To my great surprise, however, the young girl didn’t call for assistance from an “older” co-worker and the young lad placed the bottled brew in a plastic bag and handed it over to me.  Hmm…Something different here?  In the past when I purchased beer at the grocery and the checkout person was underage, she/he had to call over someone older to slide it past the laser UPC code reader.  I recall being impossibly frustrated that this employee wasn’t permitted to drag the beer six inches to the left.   Indeed, they weren't allowed to even "touch" it.  It was as if the beer contained a radioactive isotopes or something…or maybe they didn’t trust an employee who was so thirsty that, as I fumbled head turned through my wallet for my loyalty card, he/she would swipe a few gulps from one of the bottles.  I remember even offering to slide it past the scanner for them; “Oh, no sir!  That would be against the rules,” they’d say. No, things had changed and maybe a healthy heaping of common sense finally won out.   In a restaurant, Ohio law says 16-year old waitresses can carry unopened alcohol on a tray to a table and 17-year old's can carry open liquors.  No radiation there.  So what was up in the grocery?  Anyway, the dumb rule is apparently gone and good riddance.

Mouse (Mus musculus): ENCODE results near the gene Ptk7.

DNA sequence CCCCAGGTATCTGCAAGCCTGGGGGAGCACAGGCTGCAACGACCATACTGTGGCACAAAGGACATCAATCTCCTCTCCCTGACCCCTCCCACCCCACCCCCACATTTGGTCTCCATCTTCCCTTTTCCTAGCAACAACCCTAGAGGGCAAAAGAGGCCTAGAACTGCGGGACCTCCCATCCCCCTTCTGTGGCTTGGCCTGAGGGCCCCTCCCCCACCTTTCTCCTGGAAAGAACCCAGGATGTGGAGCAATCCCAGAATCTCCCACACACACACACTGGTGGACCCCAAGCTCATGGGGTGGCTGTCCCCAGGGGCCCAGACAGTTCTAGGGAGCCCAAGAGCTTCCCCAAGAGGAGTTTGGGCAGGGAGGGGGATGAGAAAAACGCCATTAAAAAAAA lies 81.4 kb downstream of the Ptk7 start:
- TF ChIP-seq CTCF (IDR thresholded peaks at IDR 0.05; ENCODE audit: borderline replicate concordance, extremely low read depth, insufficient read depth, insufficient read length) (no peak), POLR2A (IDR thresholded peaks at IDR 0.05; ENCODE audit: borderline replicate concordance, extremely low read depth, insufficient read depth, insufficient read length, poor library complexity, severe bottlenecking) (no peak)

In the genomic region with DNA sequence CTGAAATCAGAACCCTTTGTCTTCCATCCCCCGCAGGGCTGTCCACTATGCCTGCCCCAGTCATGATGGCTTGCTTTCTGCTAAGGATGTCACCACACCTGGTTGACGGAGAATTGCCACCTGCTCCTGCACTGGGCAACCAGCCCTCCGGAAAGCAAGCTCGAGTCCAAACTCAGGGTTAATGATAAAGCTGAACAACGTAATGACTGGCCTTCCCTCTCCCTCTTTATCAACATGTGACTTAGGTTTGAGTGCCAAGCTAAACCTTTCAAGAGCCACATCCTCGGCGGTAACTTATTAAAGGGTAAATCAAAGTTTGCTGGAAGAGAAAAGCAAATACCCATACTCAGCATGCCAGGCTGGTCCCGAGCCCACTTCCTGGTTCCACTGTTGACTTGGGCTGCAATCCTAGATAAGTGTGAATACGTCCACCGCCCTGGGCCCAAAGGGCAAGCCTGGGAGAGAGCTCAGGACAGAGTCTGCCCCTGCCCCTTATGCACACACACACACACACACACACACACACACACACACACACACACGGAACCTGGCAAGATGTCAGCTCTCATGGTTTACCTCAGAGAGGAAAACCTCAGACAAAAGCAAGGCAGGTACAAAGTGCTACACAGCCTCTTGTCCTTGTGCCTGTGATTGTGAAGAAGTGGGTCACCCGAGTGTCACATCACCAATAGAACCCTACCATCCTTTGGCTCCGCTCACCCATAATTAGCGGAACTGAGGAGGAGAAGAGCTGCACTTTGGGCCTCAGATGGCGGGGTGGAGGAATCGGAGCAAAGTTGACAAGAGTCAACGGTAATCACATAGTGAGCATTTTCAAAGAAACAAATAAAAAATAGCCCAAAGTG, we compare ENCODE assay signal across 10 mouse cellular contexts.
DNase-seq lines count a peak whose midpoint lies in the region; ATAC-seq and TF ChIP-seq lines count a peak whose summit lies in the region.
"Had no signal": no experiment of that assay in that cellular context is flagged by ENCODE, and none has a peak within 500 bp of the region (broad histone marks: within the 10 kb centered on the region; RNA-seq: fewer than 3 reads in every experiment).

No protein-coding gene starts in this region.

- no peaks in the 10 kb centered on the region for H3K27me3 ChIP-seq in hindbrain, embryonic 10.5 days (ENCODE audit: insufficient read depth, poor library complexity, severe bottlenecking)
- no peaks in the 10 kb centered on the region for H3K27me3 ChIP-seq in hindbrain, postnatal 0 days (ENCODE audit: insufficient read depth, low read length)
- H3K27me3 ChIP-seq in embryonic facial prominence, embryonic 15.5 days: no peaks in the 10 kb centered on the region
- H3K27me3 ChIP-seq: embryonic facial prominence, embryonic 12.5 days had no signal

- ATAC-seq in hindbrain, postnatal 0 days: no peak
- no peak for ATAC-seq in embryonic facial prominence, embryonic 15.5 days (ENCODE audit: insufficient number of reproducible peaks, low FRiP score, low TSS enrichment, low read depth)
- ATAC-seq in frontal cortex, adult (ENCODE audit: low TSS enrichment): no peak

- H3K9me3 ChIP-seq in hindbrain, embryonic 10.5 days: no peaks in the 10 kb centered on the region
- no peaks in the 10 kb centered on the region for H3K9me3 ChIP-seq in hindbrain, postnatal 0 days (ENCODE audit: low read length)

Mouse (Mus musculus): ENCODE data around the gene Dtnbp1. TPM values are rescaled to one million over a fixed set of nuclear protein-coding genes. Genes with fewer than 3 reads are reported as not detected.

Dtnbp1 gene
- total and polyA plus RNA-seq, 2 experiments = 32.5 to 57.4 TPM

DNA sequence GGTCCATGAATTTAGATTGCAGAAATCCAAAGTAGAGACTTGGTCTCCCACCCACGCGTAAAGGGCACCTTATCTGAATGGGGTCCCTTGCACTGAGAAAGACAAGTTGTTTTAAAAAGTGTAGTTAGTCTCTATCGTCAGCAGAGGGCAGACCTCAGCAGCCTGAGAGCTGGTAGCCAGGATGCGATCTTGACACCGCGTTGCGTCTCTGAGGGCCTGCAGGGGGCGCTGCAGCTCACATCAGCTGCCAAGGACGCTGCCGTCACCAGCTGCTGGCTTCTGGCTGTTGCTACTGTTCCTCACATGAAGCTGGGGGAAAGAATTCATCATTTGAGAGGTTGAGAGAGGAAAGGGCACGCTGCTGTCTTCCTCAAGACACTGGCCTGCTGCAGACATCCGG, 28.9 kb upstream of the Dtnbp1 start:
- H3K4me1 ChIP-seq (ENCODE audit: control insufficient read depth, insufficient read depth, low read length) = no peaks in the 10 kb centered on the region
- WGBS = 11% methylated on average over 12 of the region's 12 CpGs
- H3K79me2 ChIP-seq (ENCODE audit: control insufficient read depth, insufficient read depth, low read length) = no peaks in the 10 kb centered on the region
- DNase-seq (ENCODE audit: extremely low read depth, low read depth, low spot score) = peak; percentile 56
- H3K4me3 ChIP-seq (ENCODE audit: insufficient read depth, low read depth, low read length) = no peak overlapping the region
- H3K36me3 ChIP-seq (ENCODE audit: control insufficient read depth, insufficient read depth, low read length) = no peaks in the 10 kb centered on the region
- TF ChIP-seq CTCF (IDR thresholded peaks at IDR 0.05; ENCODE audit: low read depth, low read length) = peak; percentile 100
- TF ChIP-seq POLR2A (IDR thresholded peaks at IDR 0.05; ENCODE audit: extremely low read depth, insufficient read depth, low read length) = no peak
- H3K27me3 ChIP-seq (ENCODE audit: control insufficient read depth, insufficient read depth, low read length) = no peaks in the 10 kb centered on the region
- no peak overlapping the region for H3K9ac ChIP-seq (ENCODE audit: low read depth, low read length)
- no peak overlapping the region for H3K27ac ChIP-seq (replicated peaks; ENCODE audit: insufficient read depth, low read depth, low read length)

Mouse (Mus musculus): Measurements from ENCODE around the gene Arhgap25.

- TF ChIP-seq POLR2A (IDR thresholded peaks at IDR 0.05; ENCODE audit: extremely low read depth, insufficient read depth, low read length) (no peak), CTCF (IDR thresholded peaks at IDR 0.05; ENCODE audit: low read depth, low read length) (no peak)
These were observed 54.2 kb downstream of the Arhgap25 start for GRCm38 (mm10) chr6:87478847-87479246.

I rather lucked out in my own personal beer consuming past.  Although Ohio raised the age limit for beer to 18 when I was a junior in high school, they did continue to make an exception for 3.2 percent beer.  I didn’t drink a lot but on the rare occasion when I did, it usually manifested itself through the one-time very popular Hudy DeLight brand.  When the Feds decided to use extortion by linking their determination to unify the age at 21 in exchange for 10% of a state's highway funds, the states caved and the drinking age was raised to 21 in 1987…happily, over a year after I came of age, so again I lucked out.   Personally, I still don’t have a problem with age 18 for beer (even though I’m a dad)…My college friends and I shared in a few $2.50 pitchers at Groesbeck Tavern (ironically, its now a police station, but I digress....)  It really was no big deal to us back then.  Anyway, I’m sure there’s no political thirst for supporting a lower age for beer, so 21 it shall remain.  As for Krogers?  Maybe the next step will be to improve the “self check” lines, which come to a screeching (“an assistant has been notified to assist you”) halt whenever you try to sneak alcohol past the commonsenseless computer.

Monday, February 18, 2013

The Who in Louisville

Pardon me while a gush a bit.  When I found out last fall that the rock band The Who would be touring this winter AND would be playing my favorite album, Quadrophenia, from top to bottom, I ordered, for the first time in my life, tickets to a concert online.  Louisville was the closest venue to home and there was a date on a Saturday just a few days after my birthday.  Even the ticket price wasn't too bad and so I bought two in the middle section with no clue who I'd ask to go with me.  The concert was was screaming at me from my bucket-list and I was going to see it come youknowwhat.